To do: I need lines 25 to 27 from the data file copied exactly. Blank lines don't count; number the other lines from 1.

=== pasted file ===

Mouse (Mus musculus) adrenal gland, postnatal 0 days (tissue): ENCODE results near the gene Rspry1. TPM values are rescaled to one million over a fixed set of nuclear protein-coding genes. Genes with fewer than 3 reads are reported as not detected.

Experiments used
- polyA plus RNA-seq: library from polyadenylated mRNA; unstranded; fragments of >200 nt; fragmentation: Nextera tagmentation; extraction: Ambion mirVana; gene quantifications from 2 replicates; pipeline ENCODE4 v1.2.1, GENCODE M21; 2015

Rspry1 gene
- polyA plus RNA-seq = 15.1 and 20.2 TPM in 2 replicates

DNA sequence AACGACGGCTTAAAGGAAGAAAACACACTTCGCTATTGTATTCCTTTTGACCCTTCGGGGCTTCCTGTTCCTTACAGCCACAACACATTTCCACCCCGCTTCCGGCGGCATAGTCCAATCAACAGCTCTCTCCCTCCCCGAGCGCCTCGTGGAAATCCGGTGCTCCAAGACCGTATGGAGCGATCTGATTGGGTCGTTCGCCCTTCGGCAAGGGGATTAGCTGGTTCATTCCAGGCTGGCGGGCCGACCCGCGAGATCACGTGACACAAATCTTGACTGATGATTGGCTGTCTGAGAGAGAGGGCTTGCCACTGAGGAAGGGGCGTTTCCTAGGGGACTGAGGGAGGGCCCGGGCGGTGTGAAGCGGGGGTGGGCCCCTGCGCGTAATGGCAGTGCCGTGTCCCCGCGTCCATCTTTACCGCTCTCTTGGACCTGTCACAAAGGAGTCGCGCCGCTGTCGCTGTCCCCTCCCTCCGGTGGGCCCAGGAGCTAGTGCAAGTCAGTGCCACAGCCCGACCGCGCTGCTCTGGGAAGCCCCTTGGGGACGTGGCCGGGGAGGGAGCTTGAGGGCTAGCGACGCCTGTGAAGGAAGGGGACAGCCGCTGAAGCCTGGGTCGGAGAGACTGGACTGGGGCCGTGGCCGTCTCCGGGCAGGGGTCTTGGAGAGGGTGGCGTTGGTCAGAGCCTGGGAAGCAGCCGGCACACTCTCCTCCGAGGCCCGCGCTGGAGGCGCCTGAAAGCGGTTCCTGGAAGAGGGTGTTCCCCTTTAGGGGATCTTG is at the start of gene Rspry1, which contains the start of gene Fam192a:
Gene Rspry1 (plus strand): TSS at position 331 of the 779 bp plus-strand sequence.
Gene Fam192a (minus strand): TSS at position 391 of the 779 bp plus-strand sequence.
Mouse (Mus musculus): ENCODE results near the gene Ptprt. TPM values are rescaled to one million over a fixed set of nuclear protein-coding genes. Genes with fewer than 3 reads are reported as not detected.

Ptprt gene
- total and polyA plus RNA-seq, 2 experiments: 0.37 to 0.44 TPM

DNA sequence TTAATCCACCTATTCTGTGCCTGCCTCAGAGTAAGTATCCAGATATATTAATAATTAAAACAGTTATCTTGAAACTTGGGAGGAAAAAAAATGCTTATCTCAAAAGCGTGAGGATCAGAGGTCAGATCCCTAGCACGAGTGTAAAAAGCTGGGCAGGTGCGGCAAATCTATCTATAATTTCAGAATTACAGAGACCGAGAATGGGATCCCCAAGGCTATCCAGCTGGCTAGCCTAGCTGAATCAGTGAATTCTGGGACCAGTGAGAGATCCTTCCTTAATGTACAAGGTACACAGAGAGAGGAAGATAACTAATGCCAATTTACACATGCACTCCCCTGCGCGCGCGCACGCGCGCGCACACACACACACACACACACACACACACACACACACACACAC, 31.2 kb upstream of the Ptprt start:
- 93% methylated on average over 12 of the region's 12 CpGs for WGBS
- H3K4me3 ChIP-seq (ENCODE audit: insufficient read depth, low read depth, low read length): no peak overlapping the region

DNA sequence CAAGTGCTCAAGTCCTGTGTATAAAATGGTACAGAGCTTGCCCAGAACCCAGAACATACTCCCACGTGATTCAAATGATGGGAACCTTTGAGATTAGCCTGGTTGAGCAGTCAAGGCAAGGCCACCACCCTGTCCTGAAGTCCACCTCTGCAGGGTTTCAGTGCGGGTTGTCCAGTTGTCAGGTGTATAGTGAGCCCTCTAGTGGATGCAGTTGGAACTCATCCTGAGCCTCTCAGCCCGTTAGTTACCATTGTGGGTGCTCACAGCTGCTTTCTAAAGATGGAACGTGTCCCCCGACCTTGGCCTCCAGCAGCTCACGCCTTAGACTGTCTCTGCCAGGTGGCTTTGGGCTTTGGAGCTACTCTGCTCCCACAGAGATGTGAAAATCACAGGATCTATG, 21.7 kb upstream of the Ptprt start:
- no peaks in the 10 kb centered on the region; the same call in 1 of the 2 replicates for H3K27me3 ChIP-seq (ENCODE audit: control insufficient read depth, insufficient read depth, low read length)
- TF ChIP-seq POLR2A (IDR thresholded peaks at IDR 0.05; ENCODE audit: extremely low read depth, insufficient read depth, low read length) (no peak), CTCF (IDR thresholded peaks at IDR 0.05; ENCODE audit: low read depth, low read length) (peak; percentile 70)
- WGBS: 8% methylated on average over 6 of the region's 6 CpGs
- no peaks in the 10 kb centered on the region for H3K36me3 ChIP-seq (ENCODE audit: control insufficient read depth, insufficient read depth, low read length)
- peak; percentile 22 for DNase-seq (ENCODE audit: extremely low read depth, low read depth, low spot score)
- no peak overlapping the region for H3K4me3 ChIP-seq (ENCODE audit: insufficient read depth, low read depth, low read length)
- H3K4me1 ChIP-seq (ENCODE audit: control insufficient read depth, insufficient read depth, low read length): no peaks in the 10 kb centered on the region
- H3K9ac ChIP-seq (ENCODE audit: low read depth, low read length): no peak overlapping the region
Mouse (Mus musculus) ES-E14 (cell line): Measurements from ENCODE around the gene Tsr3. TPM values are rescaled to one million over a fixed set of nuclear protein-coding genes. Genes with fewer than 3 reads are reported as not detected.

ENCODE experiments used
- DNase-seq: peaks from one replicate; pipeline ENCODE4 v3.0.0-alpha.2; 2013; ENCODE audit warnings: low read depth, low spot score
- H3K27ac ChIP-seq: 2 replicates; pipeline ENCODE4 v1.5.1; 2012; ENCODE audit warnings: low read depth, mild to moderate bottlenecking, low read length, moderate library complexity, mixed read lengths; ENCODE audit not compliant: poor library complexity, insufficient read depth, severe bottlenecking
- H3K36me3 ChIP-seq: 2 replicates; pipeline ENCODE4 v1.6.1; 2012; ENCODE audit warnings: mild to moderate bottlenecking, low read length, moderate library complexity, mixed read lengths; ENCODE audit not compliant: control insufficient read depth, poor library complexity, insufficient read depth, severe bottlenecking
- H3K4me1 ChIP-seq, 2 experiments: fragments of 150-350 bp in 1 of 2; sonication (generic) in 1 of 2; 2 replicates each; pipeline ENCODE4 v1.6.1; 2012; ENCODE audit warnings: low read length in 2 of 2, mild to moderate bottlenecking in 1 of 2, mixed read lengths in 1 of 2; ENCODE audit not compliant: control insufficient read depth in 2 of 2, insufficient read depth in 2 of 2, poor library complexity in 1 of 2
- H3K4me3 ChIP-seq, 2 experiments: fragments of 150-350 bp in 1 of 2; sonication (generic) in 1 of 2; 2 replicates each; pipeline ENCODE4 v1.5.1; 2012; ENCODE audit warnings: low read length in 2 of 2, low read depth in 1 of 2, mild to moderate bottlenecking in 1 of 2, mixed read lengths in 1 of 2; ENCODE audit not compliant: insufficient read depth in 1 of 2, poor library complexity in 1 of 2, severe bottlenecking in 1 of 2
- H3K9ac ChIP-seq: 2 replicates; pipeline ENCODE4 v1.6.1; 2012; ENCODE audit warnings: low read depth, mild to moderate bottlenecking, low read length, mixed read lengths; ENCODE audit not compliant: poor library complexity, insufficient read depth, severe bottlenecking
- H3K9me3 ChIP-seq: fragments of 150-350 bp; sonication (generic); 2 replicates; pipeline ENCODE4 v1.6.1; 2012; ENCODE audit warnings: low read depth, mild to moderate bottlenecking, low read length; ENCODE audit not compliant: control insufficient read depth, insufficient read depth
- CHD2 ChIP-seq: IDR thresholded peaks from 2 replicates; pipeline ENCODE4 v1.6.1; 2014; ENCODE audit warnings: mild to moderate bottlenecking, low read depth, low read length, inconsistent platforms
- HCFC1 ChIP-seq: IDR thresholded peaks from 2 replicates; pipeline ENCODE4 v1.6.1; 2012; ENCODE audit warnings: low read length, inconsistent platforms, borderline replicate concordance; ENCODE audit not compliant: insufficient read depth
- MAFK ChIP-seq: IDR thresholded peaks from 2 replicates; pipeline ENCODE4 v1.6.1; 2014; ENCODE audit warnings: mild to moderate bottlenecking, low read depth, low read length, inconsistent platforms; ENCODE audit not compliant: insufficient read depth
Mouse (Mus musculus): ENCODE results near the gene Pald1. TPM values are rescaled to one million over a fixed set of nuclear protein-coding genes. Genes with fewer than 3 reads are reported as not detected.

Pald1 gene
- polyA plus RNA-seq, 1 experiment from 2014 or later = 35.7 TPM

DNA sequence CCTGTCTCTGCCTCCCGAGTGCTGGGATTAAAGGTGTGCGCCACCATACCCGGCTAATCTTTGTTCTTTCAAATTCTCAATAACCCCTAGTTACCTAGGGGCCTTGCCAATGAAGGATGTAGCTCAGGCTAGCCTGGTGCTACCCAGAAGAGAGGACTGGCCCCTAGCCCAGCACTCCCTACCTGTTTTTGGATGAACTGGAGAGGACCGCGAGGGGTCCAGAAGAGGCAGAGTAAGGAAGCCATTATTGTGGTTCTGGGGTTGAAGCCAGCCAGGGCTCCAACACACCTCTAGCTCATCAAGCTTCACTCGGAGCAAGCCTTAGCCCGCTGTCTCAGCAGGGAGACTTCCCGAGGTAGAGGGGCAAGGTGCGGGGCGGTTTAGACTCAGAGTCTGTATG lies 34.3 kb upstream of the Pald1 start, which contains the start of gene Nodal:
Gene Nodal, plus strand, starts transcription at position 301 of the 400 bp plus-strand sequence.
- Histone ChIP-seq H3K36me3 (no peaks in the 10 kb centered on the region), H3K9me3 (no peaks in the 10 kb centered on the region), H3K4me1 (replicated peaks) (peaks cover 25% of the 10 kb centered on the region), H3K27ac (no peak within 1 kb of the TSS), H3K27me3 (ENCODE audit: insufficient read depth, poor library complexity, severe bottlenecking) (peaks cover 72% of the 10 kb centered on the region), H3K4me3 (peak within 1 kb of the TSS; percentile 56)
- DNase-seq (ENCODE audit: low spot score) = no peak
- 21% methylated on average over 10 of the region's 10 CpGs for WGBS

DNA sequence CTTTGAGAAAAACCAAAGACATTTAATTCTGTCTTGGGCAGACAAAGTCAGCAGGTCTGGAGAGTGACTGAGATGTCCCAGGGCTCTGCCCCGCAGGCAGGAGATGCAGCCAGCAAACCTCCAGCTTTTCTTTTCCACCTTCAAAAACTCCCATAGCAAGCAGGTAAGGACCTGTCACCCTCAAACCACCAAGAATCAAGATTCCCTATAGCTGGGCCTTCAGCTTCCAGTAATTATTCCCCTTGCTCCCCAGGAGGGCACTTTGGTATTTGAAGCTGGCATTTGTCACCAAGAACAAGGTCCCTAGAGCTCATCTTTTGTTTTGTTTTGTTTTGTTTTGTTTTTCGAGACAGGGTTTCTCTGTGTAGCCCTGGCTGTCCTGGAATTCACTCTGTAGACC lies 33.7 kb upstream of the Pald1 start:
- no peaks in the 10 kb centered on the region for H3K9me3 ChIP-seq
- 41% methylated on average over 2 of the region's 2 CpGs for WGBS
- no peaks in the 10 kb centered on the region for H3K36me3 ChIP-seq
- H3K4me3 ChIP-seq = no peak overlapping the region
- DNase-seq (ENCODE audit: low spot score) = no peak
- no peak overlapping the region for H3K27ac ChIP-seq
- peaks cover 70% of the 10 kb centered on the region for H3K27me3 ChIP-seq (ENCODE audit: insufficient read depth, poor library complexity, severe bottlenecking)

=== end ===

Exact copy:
ENCODE experiments used
- DNase-seq: peaks from one replicate; pipeline ENCODE4 v3.0.0-alpha.2; 2013; ENCODE audit warnings: low read depth, low spot score
- H3K27ac ChIP-seq: 2 replicates; pipeline ENCODE4 v1.5.1; 2012; ENCODE audit warnings: low read depth, mild to moderate bottlenecking, low read length, moderate library complexity, mixed read lengths; ENCODE audit not compliant: poor library complexity, insufficient read depth, severe bottlenecking